But when it comes to India, we get shy and embarrassed to acknowledge any affection for the Ramayana, because our texts get classified as religious. Gurcharan Das was actually confronted in Delhi salons when he talked about his interest in the Mahabharata. The chatterati of our capital city asked him contemptuously if he had become a Hindu fundamentalist. Note this decision for the Mahabharata and the embarrassment involved in even calling someone a Hindu.
I would argue that the best response is to ignore such foolish questions. Let us remember the British conservative philosopher Roger Scruton’s position that respect for the traditional culture of the majority, however we choose to define the majority, is not something to be ashamed of. It is something to be cherished.
The Indian conservative response to the colonial stereotypes and the more recent Marxist and post-modern orientalism has been sensitive, sensible, intrepid and firm. Even Pandit Nehru, who can hardly be called a person of the conservative persuasion, had his moments of conservative epiphany. His conversations with the French intellectual and public figure Andre Malraux, his introspections while sitting on the steps of the Borobudur temple in Java, his luminous last will and testament, and quite simply so much of his writing, show him up to be one who would have argued vociferously that the idea of an Indian culture is solid and is ancient.
Being sentimentally attached to the Vale of Kashmir and to Allahabad, Pandit Nehru could not escape a north Indian geographic bias. Tagore, who hailed from the eastern frontiers of the peninsula, had a more interesting approach to dealing with the challenge of diversities. He simply acknowledged them, even celebrated them.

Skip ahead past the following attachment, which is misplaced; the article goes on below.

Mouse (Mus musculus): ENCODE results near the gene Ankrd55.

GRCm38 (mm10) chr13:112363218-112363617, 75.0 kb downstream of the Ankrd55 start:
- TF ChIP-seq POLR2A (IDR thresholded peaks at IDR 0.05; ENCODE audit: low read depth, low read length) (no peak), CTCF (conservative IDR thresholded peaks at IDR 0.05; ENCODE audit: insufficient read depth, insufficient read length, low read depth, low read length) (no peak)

Bauls, Vidyapati, Vaishnava lyrics were all important for the Bengali BhadraLok poet. At the risk of making a personal intrusion, I would like to narrate a story. When my grandparents visited Tagore, the poet spent the major part of an evening discussing Mysore and TanjoreVeenas and the importance of making sure that both rosewood and jackfruit wood Veenas were produced.
Tagore celebrated India’s diversities. He wrote his short story ‘Hungry Stones’ when he was visiting Ahmedabad in Gujarat, and he set ‘Jana GanaMana’ to music when he was visiting Madanapalle in Andhra Pradesh, and in so doing affirmed India’s unity. Mind you, he did this not in a chauvinist way, but with the solid conviction that India had something peaceful, creative and constructive to offer to world civilization.
The European argument that cultures were coterminous with nation states with hard frontiers, single languages, homogeneous inhabitants and preferably one religious confession was a political one. And that is that argument used by British administrations against a political formation known as India. Very well. We simply agree. We invoke Tagore’s spirit.
We then go on to make the case that the Indian cultural rubric we speak of exists despite no political unity, despite no hard frontiers, despite no homogeneity in the population, despite no linguistic uniformity or even religious denominational closeness. That is the aha moment for those of us who imagine an indigenous foundational Indian culture of considerable antiquity. We do have an Indian culture and we describe it and celebrate it in our vocabulary and if we are not able to convince Indian Civil Service officers, Anglican missionaries or tenured professors at American universities, then quite frankly, that is their problem, not ours.